There are two simultaneous appearances of the "Chord Theme". First, we hear the piano play the four chords repeatedly in a rhythm {4-4-3-3}, thrown about the instrument's registers and accompanied by maracas and vibraphone resonances.
The "Chord Theme" as played by the solo piano. Click on image to enlarge.

Shortly after, a very dense and spread-out orchestration of the "Chord Theme" enters in sixteenth notes played by 2 oboes, English horn, 2 clarinets, 2 bassoons, 2 horns, cornet, temple blocks, celesta, glockenspiel, violins, violas, and cellos.

Heh, it actually kind of sounds like the theme from Twilight Zone when it is heard by itself.


The transition from part 1 to part 2 is about as abrupt as it gets in terms of musical mood swings. Immediately following the terrifying last note of part 1, we have a new theme that seems to be a sort-of fast variant of the "Love Theme" -- we will refer to it as the "Joyous Theme" (this is not the same as the "Joyous Theme" in the fifth movement).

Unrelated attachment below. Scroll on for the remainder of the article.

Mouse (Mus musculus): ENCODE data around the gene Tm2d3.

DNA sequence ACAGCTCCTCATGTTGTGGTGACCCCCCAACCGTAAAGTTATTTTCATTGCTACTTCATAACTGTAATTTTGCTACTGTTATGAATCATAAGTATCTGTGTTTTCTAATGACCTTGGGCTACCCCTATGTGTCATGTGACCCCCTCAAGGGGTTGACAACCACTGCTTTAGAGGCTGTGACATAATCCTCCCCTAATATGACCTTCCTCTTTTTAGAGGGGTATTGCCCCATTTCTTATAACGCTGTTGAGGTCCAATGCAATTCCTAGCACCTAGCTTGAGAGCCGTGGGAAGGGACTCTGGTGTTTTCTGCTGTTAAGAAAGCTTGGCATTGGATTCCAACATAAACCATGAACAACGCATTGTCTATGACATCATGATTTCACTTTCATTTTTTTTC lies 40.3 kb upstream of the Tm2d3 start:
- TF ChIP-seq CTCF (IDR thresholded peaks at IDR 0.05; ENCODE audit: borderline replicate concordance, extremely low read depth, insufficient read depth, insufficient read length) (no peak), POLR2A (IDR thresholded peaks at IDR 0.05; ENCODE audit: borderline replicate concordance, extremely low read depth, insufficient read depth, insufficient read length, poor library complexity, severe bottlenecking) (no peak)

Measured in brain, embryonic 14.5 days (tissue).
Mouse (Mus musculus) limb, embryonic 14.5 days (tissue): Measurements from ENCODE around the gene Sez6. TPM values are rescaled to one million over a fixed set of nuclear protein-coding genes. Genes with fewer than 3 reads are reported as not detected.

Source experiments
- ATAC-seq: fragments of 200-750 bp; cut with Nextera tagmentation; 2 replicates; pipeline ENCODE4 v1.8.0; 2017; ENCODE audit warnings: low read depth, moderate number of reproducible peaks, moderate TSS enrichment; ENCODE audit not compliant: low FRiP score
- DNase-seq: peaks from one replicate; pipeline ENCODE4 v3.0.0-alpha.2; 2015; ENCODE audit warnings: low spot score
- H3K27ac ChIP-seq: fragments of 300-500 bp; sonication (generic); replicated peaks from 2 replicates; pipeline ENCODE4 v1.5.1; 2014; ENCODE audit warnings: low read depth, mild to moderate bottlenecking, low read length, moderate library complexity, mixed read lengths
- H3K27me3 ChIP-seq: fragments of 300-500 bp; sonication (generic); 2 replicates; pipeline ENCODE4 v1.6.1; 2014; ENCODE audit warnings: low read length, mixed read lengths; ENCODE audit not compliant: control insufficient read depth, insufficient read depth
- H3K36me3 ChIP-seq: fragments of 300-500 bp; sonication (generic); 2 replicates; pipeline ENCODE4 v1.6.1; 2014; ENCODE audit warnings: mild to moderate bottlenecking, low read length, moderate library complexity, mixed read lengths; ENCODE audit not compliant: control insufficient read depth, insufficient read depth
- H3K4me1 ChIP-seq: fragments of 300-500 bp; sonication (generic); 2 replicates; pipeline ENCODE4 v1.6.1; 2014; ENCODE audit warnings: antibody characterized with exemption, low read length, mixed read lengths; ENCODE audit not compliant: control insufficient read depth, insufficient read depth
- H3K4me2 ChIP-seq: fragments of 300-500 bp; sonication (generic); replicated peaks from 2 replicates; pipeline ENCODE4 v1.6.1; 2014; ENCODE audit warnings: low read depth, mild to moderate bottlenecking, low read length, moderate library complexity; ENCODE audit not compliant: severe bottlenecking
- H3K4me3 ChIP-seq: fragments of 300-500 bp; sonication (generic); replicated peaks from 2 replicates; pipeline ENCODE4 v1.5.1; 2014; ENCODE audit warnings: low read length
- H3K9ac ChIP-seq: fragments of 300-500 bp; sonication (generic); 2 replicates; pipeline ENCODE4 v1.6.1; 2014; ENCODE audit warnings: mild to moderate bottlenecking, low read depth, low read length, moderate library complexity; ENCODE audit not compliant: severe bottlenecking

The "Joyous Theme" occurs throughout the rest of the movement in various transpositions. Click on image to enlarge.

Superimposed with the "Joyous Theme" is the "Chord Theme", hammered out in eighth notes by solo piano. We also have metallic percussion playing the {4-4-3-3} rhythm that was played by the piano in part 1.
The "Chord Theme" played by the piano. Parts like this make me wonder how anyone can possibly play the piano part (quarter note is 160 bpm). Click on image to enlarge.

The "Joyous Theme" is interrupted by a fragment of the "Love Theme", followed by the "Flower Theme" (this can be seen in the map of the eighth movement). Interestingly, the durations (in sixteenth notes) of the theme are {2-3-5-8}, which is a fragment of the Fibonacci Sequence.